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Battle of the Exchanges Heats Up as CME Expands Into Europe

CME’s announcement is a challenge to Europe's biggest derivatives trading exchanges and comes after regulators blocked Deutsche Borse's merger with NYSE Euronext.

In a direct challenge to NYSE Euronext and Deutsche Borse, CME, the world’s largest derivatives exchange, announced that it will set up a London-based exchange by the middle of 2013.

The London-based exchange will initially begin trading foreign exchange futures products and will be led by Robert Ray, who is currently managing director, products and services at CME. The new exchange will use CME Globex as the electronic trading platform while CME Clearing Europe Ltd will provide central counterparty clearing services.

CME’s announcement is a challenge to Europe's biggest derivatives trading exchanges, Liffe, which is operated by NYSE Euronext and Eurex, which is operated by Deutsche Borse, and together account for almost all trading in derivatives in Europe.

The move follows the decision by regulators earlier this year to block the planned merger of Deutsche Borse and NYSE Euronext, who intended to combine forces to precisely to prevent a major competitor such as CME from challenging their stronghold. After the deal was blocked, NYSE announced that it would expand its Liffe business.

U.S exchanges have been vying voraciously for a share of European markets on the heels of declining volumes in North American-based markets. By expanding in Europe, CME now hopes to lure new customers who prefer to trade under less prescriptive U.K. regulation, while also garnering new business from Asia, reports suggest.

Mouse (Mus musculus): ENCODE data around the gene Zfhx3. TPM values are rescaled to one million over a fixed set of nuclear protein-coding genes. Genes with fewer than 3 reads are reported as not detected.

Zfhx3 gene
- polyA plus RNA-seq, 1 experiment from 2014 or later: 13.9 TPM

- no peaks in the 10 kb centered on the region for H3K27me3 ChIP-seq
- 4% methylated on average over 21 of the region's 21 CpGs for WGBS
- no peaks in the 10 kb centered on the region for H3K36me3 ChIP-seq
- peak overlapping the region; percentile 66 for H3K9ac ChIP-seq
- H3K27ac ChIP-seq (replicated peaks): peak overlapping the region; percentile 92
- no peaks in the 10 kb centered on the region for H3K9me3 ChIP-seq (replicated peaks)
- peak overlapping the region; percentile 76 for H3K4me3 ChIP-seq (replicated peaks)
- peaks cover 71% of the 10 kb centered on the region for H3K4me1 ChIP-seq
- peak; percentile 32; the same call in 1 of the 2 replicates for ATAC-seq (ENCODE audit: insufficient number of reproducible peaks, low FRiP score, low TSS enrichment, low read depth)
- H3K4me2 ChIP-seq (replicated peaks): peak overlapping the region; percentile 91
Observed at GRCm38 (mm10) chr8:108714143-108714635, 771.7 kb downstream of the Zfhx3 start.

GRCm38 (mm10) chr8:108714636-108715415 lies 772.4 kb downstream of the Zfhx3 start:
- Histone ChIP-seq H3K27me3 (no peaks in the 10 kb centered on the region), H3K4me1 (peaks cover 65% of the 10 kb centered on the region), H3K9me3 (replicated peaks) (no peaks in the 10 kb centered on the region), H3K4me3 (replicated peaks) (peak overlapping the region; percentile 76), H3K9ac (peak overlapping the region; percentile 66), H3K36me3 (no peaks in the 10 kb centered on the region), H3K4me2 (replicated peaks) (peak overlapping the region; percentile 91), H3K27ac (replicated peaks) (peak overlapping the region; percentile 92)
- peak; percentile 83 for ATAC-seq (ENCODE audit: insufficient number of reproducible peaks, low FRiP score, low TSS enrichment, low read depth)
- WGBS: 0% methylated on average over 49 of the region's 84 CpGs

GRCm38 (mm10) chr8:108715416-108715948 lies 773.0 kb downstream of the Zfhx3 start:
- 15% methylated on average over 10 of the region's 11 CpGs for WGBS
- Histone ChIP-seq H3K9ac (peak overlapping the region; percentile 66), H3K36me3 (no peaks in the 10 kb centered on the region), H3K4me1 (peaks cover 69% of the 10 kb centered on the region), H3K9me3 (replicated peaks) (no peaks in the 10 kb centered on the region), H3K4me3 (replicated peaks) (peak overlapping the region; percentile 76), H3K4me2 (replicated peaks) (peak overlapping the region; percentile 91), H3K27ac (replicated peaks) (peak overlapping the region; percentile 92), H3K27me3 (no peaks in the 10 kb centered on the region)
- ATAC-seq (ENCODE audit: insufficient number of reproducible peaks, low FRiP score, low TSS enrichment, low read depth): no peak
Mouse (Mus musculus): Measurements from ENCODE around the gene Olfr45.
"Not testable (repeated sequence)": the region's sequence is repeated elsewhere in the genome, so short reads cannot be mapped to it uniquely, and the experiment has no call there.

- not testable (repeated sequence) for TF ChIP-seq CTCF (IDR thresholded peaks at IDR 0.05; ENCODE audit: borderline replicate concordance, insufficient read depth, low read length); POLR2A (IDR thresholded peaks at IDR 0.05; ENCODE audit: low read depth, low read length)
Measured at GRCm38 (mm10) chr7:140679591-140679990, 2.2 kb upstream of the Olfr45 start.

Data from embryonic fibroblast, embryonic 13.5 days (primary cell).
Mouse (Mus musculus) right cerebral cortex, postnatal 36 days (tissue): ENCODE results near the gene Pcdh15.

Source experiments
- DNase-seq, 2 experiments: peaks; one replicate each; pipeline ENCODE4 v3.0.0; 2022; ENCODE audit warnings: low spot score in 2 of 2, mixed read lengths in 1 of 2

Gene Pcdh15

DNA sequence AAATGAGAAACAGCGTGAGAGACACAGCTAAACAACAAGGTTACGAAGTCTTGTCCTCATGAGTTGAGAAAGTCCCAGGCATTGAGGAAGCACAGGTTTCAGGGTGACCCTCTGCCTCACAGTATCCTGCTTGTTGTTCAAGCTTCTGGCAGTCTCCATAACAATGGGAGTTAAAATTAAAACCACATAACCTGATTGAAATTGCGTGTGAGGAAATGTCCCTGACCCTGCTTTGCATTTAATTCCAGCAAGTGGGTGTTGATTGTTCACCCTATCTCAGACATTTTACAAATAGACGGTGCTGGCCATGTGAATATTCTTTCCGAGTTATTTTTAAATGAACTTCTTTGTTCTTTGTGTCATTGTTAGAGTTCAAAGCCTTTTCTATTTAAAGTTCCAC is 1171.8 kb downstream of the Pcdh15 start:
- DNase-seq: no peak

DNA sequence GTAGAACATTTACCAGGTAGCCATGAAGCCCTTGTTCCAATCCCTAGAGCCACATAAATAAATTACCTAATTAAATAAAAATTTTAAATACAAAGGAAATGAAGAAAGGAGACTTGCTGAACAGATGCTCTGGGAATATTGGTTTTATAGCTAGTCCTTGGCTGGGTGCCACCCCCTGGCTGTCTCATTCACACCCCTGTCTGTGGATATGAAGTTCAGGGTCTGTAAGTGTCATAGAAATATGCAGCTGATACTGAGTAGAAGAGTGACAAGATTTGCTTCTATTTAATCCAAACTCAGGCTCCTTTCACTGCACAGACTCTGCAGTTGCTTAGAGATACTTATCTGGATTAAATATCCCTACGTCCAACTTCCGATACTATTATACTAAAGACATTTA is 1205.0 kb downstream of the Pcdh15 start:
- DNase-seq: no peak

CME Group’s U.S. rival, IntercontinentalExchange, recently also set up shop in Europe. Meanwhile, Nasdaq OMX announced in June plans to start a European derivatives trading business.

"We continue to see an increase in business coming from our diverse set of customers in Europe, with more than 20% of our volume now originating from the region," Terry Duffy, executive chairman and president at CME Group, said in a release. He added: "Having an exchange in London that can leverage the central counterparty model of CME Clearing Europe will allow us to align ourselves even more closely with our regional customers in both listed futures and over-the-counter markets, and provide additional opportunities to our expanding non-U.S. customer base."

Earlier this year, CME tried, and failed, to buy the London Metal Exchange.

Melanie Rodier has worked as a print and broadcast journalist for over 10 years, covering business and finance, general news, and film trade news. Prior to joining Wall Street & Technology in April 2007, Melanie lived in Paris, where she worked for the International Herald ... View Full Bio

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